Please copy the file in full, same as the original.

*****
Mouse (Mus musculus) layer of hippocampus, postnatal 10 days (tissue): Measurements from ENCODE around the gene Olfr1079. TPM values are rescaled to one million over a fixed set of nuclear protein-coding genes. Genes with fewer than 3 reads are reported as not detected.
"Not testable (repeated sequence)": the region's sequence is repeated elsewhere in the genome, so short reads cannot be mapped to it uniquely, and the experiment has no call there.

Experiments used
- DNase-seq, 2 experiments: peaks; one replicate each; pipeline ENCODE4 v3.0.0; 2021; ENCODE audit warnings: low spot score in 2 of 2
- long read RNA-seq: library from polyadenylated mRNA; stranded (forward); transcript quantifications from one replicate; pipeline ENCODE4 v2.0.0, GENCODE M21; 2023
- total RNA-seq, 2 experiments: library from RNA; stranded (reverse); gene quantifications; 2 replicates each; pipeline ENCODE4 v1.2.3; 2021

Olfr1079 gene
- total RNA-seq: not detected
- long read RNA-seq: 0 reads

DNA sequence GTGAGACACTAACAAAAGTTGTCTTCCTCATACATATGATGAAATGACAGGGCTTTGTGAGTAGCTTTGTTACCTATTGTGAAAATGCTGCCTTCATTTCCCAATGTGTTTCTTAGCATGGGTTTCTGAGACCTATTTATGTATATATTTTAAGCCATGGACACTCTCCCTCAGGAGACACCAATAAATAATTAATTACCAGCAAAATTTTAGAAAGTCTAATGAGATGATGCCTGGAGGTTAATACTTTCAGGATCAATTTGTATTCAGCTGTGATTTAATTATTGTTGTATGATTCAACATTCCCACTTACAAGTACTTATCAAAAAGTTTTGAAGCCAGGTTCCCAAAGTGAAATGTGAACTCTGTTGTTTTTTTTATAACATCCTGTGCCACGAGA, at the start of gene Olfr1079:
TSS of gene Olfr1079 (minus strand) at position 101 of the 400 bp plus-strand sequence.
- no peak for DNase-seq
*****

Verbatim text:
Mouse (Mus musculus) layer of hippocampus, postnatal 10 days (tissue): Measurements from ENCODE around the gene Olfr1079. TPM values are rescaled to one million over a fixed set of nuclear protein-coding genes. Genes with fewer than 3 reads are reported as not detected.
"Not testable (repeated sequence)": the region's sequence is repeated elsewhere in the genome, so short reads cannot be mapped to it uniquely, and the experiment has no call there.

Experiments used
- DNase-seq, 2 experiments: peaks; one replicate each; pipeline ENCODE4 v3.0.0; 2021; ENCODE audit warnings: low spot score in 2 of 2
- long read RNA-seq: library from polyadenylated mRNA; stranded (forward); transcript quantifications from one replicate; pipeline ENCODE4 v2.0.0, GENCODE M21; 2023
- total RNA-seq, 2 experiments: library from RNA; stranded (reverse); gene quantifications; 2 replicates each; pipeline ENCODE4 v1.2.3; 2021

Olfr1079 gene
- total RNA-seq: not detected
- long read RNA-seq: 0 reads

DNA sequence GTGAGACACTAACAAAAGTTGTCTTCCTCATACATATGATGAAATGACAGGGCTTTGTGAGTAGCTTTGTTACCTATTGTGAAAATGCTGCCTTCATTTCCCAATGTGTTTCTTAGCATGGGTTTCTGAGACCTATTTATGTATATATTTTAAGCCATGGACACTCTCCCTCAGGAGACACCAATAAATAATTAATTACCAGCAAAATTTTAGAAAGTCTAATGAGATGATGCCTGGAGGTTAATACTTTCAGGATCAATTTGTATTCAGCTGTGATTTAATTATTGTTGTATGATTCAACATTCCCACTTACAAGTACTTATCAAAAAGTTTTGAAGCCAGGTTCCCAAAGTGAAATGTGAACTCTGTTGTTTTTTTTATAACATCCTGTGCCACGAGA, at the start of gene Olfr1079:
TSS of gene Olfr1079 (minus strand) at position 101 of the 400 bp plus-strand sequence.
- no peak for DNase-seq